Overweight elderly patients have elevated CVD- and stroke-related but not all-cause mortality risk
Elderly overweight individuals have an elevated risk of death due to cardiovascular disease (CVD) and stroke but not all-cause mortality, according to findings from the SLAS* cohort.
Individuals aged ≥65 years who were overweight or obese (BMI ≥30 kg/m2) had an elevated risk of CVD- and stroke-related mortality (hazard ratio [HR], 10.0; p=0.0086), though not of all-cause mortality (hazard ratio [HR], 0.98–1.29). [PLoS One 2017;12:e0180818]
Conversely, individuals aged ≥65 years who were underweight (BMI <18.5 kg/m2) had an increased risk of both all-cause (HR, 1.78; p=0.0336) and CVD- and stroke-related mortality (HR, 6.15; p=0.0299).
Among individuals aged 55–64 years, all-cause mortality risk was increased in those who were underweight (HR, 4.92; p<0.0138), of normal weight I (BMI 18.5–22.9 kg/m2, HR, 3.41; p=0.0149), and overweight or obese (HR, 4.05; p=0.0423) compared with individuals with a BMI of 23–24.9 kg/m2 (normal weight II).
Individuals with a BMI of 23–24.99 kg/m2 had the lowest risk of all-cause and CVD- and stroke-related mortality, regardless of age.
Despite the results, the researchers advised caution when interpreting the findings to determine the optimal BMI in elderly patients.
“[I]t should not be interpreted to mean that obesity conveys a lower mortality risk in older persons compared with younger and middle-aged persons … the absolute mortality risk associated with increased BMI is still higher in older persons because of the marked increase in mortality with advancing age,” they said.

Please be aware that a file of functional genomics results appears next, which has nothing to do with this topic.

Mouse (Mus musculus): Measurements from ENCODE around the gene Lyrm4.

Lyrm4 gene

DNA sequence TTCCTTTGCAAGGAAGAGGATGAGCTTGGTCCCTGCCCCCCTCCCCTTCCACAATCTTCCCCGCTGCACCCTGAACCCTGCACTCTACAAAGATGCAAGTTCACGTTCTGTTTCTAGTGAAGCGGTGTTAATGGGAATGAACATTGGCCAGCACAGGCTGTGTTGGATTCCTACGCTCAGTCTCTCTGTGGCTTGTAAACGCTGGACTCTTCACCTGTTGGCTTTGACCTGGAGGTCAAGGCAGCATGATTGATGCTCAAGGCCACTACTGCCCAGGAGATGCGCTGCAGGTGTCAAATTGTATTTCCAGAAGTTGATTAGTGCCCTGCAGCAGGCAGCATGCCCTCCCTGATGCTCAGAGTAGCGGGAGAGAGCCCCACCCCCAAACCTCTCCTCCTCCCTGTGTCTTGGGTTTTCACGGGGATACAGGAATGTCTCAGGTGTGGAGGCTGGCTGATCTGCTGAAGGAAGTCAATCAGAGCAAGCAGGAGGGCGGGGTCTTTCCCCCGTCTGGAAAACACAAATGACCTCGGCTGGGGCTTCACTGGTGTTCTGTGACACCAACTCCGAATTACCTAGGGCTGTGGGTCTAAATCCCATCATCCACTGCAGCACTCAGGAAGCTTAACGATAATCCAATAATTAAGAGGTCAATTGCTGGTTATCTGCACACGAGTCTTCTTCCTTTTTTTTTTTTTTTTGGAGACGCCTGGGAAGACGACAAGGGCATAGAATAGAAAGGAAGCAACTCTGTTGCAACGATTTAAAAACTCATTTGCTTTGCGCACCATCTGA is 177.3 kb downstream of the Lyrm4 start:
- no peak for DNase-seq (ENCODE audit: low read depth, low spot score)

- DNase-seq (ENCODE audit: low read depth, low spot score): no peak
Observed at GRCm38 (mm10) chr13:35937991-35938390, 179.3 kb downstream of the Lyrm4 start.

Furthermore, the small number of stroke- and CVD-related deaths may have skewed the results towards an association with obesity.
“[T]he lack of association of overweight-obesity with increased total mortality among the older participants was due to lower mortality predominantly from nonvascular causes of death,” they said.
“[O]lder persons tend to have more body fat at the same BMI as younger adults, with greater BMI possibly reflecting greater fat-free mass, rather than greater body fat,” said the researchers, on the drawback of using BMI as a measure of body fat, and suggested that future research incorporate other measures of body composition to elucidate these findings.
Study participants were 2,604 individuals of Chinese ethnicity aged ≥55 years from the SLAS cohort who were followed up from 2003 to 2011. Of these, 6.1 percent were underweight and 4.6 percent were overweight-obese class I, II, and III (BMI ≥30 kg/m2). There were 224 deaths, 17 percent (n=38) of which were due to CVD and stroke.